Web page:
If the debacle of last Saturday’s nuke attack alert false alarm in Hawaii had happened a week earlier, we’d have been on the way to the airport to fly back to the Northwest. Makes me think about what I’d have felt in the 38-minute interval before the alert was rescinded.

Some of us are old enough to have grown up in the shadow of nuclear annihilation. I remember in 9th grade assembling in school in Hawaii to be told about how Russian ships were sailing towards US ships blocking Cuba and that we should be prepared for a possible nuclear war.

That was October 1962 and what we lived through was subsequently called the Cuban Missile Crisis. It didn’t lead to nuclear war but led to decades of nuclear arsenal buildup and policies like “mutually assured destruction.” But fear and anger are what I felt during the crisis.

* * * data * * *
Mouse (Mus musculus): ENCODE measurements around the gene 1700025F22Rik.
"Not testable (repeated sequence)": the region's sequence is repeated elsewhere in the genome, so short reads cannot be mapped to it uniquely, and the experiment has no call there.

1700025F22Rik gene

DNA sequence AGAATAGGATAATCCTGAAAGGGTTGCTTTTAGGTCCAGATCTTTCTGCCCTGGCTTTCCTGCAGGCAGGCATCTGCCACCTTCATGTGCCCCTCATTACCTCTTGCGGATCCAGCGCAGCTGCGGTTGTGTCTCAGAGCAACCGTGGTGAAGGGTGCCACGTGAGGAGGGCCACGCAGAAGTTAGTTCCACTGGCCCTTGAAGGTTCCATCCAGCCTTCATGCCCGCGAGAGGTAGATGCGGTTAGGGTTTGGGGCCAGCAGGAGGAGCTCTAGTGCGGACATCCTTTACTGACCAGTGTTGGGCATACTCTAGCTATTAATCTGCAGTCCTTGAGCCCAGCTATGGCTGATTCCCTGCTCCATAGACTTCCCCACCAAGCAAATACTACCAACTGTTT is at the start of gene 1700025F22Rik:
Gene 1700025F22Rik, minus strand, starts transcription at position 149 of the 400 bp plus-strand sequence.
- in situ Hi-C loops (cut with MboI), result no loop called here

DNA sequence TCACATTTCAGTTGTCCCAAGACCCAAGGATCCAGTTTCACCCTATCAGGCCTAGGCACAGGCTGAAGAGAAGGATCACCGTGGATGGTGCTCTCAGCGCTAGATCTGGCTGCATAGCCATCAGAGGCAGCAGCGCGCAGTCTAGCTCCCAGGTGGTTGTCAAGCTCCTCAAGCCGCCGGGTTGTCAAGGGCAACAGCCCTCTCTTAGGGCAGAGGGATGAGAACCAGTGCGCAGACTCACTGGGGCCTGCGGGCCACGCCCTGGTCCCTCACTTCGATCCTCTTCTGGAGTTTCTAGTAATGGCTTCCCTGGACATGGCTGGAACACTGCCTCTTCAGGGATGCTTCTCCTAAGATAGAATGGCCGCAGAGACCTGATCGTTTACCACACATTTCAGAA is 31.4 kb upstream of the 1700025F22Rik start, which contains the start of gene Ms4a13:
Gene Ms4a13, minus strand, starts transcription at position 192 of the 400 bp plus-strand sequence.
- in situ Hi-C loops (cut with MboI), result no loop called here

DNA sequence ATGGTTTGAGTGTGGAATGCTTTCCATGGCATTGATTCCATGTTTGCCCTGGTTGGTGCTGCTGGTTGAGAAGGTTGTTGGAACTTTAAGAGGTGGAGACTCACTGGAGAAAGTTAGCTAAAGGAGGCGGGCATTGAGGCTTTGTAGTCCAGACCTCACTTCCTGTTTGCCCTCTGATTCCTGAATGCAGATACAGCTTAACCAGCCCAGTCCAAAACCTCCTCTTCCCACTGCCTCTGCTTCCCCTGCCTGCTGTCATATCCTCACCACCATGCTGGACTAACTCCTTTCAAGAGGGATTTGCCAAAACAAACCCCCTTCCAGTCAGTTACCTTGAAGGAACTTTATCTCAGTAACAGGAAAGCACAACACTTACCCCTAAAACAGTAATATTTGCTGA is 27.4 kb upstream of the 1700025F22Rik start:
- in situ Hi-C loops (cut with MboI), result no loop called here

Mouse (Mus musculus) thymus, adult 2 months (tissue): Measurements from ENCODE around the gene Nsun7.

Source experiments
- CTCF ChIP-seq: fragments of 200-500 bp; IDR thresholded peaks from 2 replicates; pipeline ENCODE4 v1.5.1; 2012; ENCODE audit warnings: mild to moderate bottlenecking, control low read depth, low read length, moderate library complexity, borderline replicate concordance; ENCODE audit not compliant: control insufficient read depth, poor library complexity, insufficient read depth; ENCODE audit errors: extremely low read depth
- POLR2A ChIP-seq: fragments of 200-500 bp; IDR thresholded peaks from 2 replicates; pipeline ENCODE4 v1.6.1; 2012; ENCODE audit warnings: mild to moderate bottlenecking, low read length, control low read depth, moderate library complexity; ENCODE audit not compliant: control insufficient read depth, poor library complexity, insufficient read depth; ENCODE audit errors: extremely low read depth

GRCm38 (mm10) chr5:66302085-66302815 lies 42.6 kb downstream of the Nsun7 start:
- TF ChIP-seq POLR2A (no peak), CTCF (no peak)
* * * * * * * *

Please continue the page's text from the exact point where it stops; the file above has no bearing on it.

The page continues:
Fear of dying or even surviving after a nuclear explosion. The only images I had were terrible images of Hiroshima and Nagasaki and the survivors. And anger, deep anger, that people far away were deciding whether I, a 15-year old, would live or die. (There was a lot more fear and anger a few years later when people far away were deciding whether young men would live or die in Vietnam.)

Of course, in Hawaii no one died last Saturday and the best thing that can be said about the screw up is that it showed we aren’t ready for nuclear war. Now they’ve fixed the alert procedure so that one person can’t screw it up. But they’re going to have to figure out how the state and feds and military coordinate if there is a real nuke alert.

I wrote to friends and family to make sure they were OK after their bad Saturday morning and everyone was fine although shaken up. The biggest irritation wasn’t the mistake but the inordinate amount of time it took to recall the alert. One colleague responded: “Anyone who knows anything about PR emergency would have said ‘Get out in front of this story immediately.’ That is either the head of Civil Defense or the Governor of the State should have been in front of cameras explaining what happened. To just put out a text message that it was a ‘mistake as people changed shifts’ was simply not good enough.”